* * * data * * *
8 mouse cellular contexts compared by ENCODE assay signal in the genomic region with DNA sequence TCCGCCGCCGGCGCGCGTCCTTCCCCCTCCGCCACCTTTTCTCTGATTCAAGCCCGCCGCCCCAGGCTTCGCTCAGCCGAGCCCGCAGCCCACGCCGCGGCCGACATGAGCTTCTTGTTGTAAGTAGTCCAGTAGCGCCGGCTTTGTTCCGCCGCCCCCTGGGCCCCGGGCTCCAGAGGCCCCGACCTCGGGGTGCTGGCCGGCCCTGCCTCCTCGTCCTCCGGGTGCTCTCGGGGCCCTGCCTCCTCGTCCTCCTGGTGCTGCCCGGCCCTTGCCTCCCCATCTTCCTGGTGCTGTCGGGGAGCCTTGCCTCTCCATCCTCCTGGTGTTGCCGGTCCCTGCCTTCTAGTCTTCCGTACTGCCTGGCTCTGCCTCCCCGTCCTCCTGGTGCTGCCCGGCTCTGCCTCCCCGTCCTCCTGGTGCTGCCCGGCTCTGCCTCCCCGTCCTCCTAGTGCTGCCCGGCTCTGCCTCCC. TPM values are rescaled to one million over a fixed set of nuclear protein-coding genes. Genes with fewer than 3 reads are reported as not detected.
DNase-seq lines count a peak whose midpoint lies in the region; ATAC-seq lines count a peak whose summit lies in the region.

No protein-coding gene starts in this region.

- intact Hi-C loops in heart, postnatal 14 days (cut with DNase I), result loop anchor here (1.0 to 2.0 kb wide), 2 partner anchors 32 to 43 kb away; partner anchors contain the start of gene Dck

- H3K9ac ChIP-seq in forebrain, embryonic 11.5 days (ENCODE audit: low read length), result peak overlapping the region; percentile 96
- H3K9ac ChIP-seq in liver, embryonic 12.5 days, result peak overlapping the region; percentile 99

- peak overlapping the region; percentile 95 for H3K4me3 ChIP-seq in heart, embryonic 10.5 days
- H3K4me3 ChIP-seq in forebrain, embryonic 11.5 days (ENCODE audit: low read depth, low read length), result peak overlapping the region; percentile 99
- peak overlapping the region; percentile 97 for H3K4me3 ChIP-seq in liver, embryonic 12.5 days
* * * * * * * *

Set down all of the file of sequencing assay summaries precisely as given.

8 mouse cellular contexts compared by ENCODE assay signal in the genomic region with DNA sequence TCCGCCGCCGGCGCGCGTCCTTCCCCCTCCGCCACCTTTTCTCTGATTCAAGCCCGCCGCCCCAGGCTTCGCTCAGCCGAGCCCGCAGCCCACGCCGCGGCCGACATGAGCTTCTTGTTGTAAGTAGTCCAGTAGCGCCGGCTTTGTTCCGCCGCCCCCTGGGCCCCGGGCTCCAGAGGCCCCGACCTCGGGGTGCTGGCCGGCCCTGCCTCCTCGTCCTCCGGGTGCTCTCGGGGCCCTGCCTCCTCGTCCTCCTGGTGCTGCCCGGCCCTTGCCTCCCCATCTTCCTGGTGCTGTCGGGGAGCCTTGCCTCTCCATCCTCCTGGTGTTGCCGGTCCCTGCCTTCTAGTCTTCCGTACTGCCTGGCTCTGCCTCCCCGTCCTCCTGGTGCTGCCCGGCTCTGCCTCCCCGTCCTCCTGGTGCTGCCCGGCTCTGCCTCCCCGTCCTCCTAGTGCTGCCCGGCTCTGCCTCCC. TPM values are rescaled to one million over a fixed set of nuclear protein-coding genes. Genes with fewer than 3 reads are reported as not detected.
DNase-seq lines count a peak whose midpoint lies in the region; ATAC-seq lines count a peak whose summit lies in the region.

No protein-coding gene starts in this region.

- intact Hi-C loops in heart, postnatal 14 days (cut with DNase I), result loop anchor here (1.0 to 2.0 kb wide), 2 partner anchors 32 to 43 kb away; partner anchors contain the start of gene Dck

- H3K9ac ChIP-seq in forebrain, embryonic 11.5 days (ENCODE audit: low read length), result peak overlapping the region; percentile 96
- H3K9ac ChIP-seq in liver, embryonic 12.5 days, result peak overlapping the region; percentile 99

- peak overlapping the region; percentile 95 for H3K4me3 ChIP-seq in heart, embryonic 10.5 days
- H3K4me3 ChIP-seq in forebrain, embryonic 11.5 days (ENCODE audit: low read depth, low read length), result peak overlapping the region; percentile 99
- peak overlapping the region; percentile 97 for H3K4me3 ChIP-seq in liver, embryonic 12.5 days